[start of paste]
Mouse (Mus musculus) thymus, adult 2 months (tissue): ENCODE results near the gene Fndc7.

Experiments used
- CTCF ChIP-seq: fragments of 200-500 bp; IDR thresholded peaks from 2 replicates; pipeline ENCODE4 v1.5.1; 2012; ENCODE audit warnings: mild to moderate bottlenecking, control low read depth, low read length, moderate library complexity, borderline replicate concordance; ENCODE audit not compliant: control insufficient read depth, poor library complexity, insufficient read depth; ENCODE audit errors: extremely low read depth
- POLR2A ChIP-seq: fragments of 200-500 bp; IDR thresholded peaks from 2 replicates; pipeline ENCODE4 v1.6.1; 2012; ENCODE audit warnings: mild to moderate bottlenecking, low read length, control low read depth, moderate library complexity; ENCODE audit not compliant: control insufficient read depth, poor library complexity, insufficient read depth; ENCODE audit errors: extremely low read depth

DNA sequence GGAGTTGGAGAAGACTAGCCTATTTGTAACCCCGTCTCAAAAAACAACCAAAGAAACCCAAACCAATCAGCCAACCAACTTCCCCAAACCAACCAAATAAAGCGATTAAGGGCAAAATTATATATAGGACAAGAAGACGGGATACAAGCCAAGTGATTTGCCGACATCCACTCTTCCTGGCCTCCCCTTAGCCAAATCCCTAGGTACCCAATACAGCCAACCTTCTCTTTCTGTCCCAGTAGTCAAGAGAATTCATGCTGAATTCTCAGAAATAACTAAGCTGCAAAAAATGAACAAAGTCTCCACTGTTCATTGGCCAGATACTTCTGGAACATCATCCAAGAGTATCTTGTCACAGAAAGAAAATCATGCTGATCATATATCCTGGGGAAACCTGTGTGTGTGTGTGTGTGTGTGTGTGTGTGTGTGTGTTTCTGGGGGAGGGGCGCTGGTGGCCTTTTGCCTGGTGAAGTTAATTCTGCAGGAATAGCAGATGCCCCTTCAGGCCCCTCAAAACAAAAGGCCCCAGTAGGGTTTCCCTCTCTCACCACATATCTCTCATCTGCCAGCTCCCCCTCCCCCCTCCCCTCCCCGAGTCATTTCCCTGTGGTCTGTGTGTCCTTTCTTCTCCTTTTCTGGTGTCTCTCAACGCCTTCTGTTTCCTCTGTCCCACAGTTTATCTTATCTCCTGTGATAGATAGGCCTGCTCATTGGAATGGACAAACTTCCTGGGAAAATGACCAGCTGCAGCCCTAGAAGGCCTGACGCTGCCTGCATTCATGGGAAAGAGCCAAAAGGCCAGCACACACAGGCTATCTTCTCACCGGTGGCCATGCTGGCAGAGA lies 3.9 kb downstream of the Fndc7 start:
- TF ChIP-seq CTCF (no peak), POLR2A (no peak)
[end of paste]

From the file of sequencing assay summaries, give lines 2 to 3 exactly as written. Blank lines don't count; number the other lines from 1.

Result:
Experiments used
- CTCF ChIP-seq: fragments of 200-500 bp; IDR thresholded peaks from 2 replicates; pipeline ENCODE4 v1.5.1; 2012; ENCODE audit warnings: mild to moderate bottlenecking, control low read depth, low read length, moderate library complexity, borderline replicate concordance; ENCODE audit not compliant: control insufficient read depth, poor library complexity, insufficient read depth; ENCODE audit errors: extremely low read depth